The first production variant was the MiG-21PF (NATO Fishbed D). It had a slightly more powerful engine, the R-11F2-300 with 13118 lbs of thrust. Armament was the same as for the F-13 except for the cannon. The PF could deploy R-13R (AA-2 Atoll) radar guided AAM's. The later models had an approved radar, the RP-21.
The MiG-21PFV was a special version exclusively produced for North Vietnam and were specially prepared for the humid and hot climate of SE Asia. It had the less sophisticated R-2L radar.
The MiG-21FL was a special variant for India. It had the same radar as the PFV and the R-11F-300 engine. Licensed production began in 1966.
The MiG-21PFM (NATO Fishbed F) or sometimes called MiG-21SPS (East German Air Force) had a new canopy arrangement (side-hinged), a new ejection seat, the KM-1, and blown flaps. Bleed air from the compressor section was ejected over the upper flap surface. It was possible to fit a gun pod on the fuselage centerline. These aircraft were referred to as PFM-K's or SPS-K's.
The Third Generation
Besides the MiG-21R/S/and SM, the more famous third generation MiG-21's are the M's and MF's. The MiG-21M was the export version of the SM and had the older R-11F2S-300 engine and still the RP-21 radar as opposed to the more sophisticated Soviet SM variant. The MiG-21M (NATO Fishbed H) probably was the most unliked version (by pilots) of the MiG-21. It now could carry 2650 liters (700 gal) of internal fuel as well as three 490 liter drop tanks, or one 800 liter (211 gal), and two AAM's (four AAM's with the 800 liter drop tank) on four under wing hard points. It also had an internal GSch-23 twin-barrel cannon with 250 rounds. It now was a considerably heavier aircraft with serious performance shortages. That lead to the development of the MiG-21MF with an uprated R-13-300 engine with 14550 lbs of thrust(performance data). Soviet MF's also had a the more advanced RP-22 radar.
Improvements to the M and MF's included the new AP-155 Autopilot, a truly 3-axis autopilot with altitude hold, unusual attitude recovery, and automatic terrain clearance hold.
MiG-21MF's saw considerably combat in Afghanistan and the Iran-Iraq war (one kill against an IRIAF F-14 Tomcat).
MiG-21M's were also built in India under license and China (MF) without license. This aircraft features western avionics and have the option of carrying the French Matra Magic AAM in addition to the normal Chinese AIM-9 Sidewinder copies.
Another third generation MiG-21 was the SMT (NATO Fishbed K), flown only by Soviet Air Force pilots. Production was short lived (between 1971 and 1972)The enlarged dorsal spine (to carry more fuel, 3250 liter internal) had adverse effects on the aircraft's flight characteristics.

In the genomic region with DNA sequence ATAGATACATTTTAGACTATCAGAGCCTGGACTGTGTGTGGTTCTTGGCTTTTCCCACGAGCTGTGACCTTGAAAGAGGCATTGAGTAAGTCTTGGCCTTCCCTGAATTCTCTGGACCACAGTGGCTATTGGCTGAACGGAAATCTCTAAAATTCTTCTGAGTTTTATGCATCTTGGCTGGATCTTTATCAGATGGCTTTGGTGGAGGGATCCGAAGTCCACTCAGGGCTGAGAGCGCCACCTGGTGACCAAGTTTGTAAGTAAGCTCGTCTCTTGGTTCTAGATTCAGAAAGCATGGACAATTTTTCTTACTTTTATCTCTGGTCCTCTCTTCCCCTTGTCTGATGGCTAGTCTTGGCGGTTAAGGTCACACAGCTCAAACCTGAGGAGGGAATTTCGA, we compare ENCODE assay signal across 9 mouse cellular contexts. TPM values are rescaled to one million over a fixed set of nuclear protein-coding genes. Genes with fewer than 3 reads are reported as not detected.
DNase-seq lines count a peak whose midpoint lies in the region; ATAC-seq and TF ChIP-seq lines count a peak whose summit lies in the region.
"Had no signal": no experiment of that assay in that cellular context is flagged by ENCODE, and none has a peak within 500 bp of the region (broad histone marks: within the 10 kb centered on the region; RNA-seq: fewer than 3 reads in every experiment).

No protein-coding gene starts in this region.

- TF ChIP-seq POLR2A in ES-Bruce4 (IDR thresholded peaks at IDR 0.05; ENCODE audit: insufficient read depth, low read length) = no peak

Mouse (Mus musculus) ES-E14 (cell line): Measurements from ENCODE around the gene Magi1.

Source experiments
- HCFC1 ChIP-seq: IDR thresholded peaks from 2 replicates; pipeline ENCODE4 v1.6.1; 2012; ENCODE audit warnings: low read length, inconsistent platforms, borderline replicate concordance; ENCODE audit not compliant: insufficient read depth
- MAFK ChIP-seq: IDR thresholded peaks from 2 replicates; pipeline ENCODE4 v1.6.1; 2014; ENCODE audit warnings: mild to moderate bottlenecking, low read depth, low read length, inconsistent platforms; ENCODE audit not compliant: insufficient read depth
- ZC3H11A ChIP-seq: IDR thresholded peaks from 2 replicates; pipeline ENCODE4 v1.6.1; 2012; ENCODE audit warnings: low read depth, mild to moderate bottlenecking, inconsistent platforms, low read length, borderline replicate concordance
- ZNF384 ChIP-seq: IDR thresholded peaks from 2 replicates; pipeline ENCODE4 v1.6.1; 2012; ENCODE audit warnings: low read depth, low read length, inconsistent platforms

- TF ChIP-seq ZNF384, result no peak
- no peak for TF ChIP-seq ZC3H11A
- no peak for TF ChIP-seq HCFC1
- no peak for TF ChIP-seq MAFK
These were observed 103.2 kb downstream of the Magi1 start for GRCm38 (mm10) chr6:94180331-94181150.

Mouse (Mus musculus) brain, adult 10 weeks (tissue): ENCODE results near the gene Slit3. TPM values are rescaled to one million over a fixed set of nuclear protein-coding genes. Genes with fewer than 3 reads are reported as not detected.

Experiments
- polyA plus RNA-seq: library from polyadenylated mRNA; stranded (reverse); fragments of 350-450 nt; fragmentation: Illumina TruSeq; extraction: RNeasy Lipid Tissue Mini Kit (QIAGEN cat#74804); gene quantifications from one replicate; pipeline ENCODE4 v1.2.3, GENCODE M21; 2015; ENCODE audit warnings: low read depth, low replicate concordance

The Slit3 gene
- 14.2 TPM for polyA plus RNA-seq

The Fourth Generation
The combat record of the MiG-21 in various areas that the aircraft had been committed to combat - from Vietnam to India to the Middle East - were carefully studied with the aim of making further improvements. Changes were needed to give the Fishbed an improved capability for low level combat and increased endurance while carrying a good weapon load.
Internally the new redisign of the MiG-21 was so complete that it was closer to a new design. Externally however, it was very similar to the MF.
Some of the changes: A new engine (R-25 with 16535 lbs of thrust performance data), most avionics were adopted from the MiG-23 including RSBN (comperable to TACAN), coupled approach capabilities, introduction of the RP-22 monopuls radar to the export variant.
Two different versions of the bis are known, the regular bis (PPL Type 75, NATO Fishbed L) and the SAU-bis (Type 75A, Fishbed N). Both modifications were flown by the East German Air Force.
The Fifth Generation ???
Well, this is a chapter in MiG-21 history still to be written. However, there are several attempts by companies in at least 4 countries to keep the MiG's flying.
Two Indian MiG-21bis aircraft are shortly (September '95) to return to Russia for an
avionics upgrade as part of a general modernisation programme, according to the Russian PostFactum news agency. "Indian Air
Force Commander-in-Chief Marshal Kaul told journalists in Goa on Sunday 27th August that the modernisation project would
extend the term of operation of the MiG-21bis by another 15 years," the agency said. Kaul said that only two aircraft would be
returned to Russia for the upgrade. The remaining 128 MiG-21bis aircraft in service in India will be modernised at Hindustan
Aeronautics Ltd (HAL) in Bangalore, by Indian technicians trained in Russia. The aircraft will be retrofitted with both Russian
and Western radar and avionics, the agency said.
Is that the upgrade now known as MiG-21-93? We'll see! Here are two cockpit images of the MiG-21-93 supplied by Eyk Heinemann of Berlin which he made at the ILA '96. Click on the thumbnails to see the big picture
Israel is another country fighting for upgrade money. According to Air Forces Monthly, the first Example of a Westernised Fishbed, the IAI MiG-21 2000, flew on May 24 1995.
IAI is currently upgrating Cambodian and Zambian Air Force MiG-21s. At a unit cost of between $1.5 and 3 million, the avionics
suite options include an Eltra fire-control radar and communication set, an El-Op head-up-display (HUD), and Astronautics
computers and displays.
Weapons options include the Rafael Python 3 air-to-air missile, and the MBT Griffin laser-guided bomb which is also reported to
be included in the Romanian upgrade program managed by Elbit Systems Ltd. , the first prototype of which was expected to fly late in 1995.
Also see Israel Military Industries Ltd. for more information on this subject.
Disclaimer: The information on "The MiG-21 Page" is without any guarantee on part of the author, who also disclaims any liability incurred in connection with the use of this data or specific details.